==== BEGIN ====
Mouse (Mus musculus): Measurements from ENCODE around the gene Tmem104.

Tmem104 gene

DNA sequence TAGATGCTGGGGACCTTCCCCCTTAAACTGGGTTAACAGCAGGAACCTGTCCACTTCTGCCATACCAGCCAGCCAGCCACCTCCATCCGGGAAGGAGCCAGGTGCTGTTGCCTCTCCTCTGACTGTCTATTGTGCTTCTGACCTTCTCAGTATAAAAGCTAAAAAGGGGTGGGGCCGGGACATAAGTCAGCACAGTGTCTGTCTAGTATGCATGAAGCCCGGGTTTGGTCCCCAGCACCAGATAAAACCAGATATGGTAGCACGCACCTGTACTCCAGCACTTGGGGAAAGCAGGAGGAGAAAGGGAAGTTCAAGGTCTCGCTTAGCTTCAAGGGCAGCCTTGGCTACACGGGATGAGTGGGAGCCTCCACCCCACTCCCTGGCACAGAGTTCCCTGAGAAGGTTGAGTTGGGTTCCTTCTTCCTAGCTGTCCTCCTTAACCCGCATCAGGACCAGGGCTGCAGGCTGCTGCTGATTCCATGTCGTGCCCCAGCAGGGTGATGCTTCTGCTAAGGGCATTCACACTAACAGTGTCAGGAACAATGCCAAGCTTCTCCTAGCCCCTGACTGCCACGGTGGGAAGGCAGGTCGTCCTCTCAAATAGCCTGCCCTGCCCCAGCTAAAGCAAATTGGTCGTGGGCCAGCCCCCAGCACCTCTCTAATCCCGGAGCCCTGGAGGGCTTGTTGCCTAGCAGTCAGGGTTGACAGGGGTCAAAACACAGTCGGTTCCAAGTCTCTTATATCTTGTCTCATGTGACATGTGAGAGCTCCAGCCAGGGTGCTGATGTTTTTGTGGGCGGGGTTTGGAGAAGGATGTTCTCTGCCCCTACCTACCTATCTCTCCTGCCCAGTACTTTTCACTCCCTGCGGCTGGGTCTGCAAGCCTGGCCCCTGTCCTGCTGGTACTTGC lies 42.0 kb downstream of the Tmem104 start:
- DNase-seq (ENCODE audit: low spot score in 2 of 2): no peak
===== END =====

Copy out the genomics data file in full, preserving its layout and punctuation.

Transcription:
Mouse (Mus musculus): Measurements from ENCODE around the gene Tmem104.

Tmem104 gene

DNA sequence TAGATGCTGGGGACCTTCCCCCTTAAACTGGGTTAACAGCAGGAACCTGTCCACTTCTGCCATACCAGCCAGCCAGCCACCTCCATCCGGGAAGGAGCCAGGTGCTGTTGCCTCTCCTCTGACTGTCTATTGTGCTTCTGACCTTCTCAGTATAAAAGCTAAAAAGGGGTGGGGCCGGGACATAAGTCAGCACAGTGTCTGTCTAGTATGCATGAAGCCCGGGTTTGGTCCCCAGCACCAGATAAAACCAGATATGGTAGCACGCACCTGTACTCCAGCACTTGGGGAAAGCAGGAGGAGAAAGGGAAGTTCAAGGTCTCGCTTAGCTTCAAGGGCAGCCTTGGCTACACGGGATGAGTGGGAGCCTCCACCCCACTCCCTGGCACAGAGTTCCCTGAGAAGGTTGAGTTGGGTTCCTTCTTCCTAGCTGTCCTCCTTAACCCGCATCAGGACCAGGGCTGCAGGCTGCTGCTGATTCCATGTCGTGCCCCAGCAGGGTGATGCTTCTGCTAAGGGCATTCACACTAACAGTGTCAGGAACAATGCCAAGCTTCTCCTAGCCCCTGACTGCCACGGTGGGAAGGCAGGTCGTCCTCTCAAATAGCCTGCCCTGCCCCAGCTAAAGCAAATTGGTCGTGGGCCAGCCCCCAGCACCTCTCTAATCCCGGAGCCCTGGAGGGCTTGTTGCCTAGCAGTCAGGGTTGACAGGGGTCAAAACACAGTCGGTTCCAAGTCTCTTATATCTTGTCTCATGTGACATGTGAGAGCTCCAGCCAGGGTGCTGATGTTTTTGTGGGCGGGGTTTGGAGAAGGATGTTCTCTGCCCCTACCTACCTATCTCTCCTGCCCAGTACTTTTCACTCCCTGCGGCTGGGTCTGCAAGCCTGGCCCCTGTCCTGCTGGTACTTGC lies 42.0 kb downstream of the Tmem104 start:
- DNase-seq (ENCODE audit: low spot score in 2 of 2): no peak